Thursday, September 07, 2006

Who's Afraid of Blogs?

More than one Montgomery County elected official has mentioned to me, directly or indirectly, that they don't like political blogs. They say their concern is over accountability - basically, anybody can post anything on a blog.

It's true, bloggers can post items anonymously. They can make outrageous claims, write about subjects they know nothing about, etc. But couldn't they do the same by simply writing an anonymous letter or leafletting a neighborhood? The difference, of course, is that the internet provides a vehicle to reach far more people, far faster. It's a valid point.

However, for the most part I think the political blogosphere does a fair job of separating the wheat from the chaff. If a blogger posts patently false stories, never provides backup documentation or sources for his or her claims, other bloggers (and readers) will respond and refute the claims thereby providing readers with information to come to their own conclusions. Bad blogs aren't taken seriously and generally don't maintain much of a readership. That's not to say bad stuff doesn't get out there. It does, but that happens at the New York Times too, not just on blogs.

I think the problem some politicians have with blogs is actually more about control and power. Politicians prefer to control their message. They understand how to do that (at least to some extent) when they deal with traditional media outlets. But how do you deal with a whole army of internet Tom Paines? How do you deal with scores of unknown investigative bloggers searching through online records, analyzing information and cultivating leads on today's (or tomorrow's) top stories about your campaign? How do you deal with a public that can do their own digging and reporting and forward their work to willing bloggers who will publish it for the world to see?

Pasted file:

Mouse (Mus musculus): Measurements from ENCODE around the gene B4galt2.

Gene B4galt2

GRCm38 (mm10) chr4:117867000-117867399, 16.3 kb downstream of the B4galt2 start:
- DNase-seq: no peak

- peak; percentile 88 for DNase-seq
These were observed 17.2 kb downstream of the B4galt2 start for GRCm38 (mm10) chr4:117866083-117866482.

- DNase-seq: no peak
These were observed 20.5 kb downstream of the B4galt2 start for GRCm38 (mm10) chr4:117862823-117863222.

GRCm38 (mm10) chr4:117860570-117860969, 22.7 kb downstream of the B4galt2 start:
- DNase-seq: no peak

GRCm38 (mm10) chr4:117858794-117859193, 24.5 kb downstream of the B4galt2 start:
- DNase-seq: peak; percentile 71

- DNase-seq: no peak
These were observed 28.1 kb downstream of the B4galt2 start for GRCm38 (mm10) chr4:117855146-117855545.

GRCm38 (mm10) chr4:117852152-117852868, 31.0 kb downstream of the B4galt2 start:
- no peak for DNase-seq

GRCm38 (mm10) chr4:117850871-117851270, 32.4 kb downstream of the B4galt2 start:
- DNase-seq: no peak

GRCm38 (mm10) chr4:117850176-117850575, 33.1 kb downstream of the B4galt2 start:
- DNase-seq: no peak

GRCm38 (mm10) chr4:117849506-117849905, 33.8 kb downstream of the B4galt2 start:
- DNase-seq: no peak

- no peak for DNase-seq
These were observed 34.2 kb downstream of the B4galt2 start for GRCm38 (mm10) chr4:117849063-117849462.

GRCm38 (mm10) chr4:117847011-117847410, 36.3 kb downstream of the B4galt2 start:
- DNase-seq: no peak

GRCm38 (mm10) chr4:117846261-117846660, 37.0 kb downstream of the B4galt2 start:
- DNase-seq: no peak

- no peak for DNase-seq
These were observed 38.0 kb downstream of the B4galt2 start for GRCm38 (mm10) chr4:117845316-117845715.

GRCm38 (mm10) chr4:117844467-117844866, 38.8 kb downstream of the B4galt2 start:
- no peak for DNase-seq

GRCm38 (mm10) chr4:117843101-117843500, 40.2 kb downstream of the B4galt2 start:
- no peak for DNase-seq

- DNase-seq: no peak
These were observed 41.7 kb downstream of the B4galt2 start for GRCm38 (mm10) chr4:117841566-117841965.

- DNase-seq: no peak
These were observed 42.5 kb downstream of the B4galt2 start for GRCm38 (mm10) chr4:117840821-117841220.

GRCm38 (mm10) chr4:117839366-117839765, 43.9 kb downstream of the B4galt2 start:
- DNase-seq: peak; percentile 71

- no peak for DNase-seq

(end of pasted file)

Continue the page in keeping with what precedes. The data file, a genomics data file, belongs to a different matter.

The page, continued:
Blogs have been responsible for a number of news scoops recently - the doctored photos from Lebanon, for one on an international level; the mystery anti-Leggett website, the irregularities in Al Wynn's campaign finances, and the County Council ex parte meetings on the local level (btw - props to MoCo Progressive for nabbing that one, and providing plenty of backup documentation) . That's gotta be a bit scary if you're a candidate wondering if someone, somewhere is going to nail you on something. Of course, you'd have to have something hiding in your closet for it to really matter.

Blogs represent the further democratization of media, and political campaigns as Joe Trippi and Kos have pointed out in their recent books. Many media outlets are now starting to embrace blogs by publishing their own, and scouring others for news. Even my insignificant little corner of the blogosphere sees daily visits from the fourth estate (based on my referral logs). Politicians would probably do well to embrace blogs as well (especially at the federal level given recent legislation that would create a searchable online earmark/pork database). You've been warned; the bloggers are just warming up.

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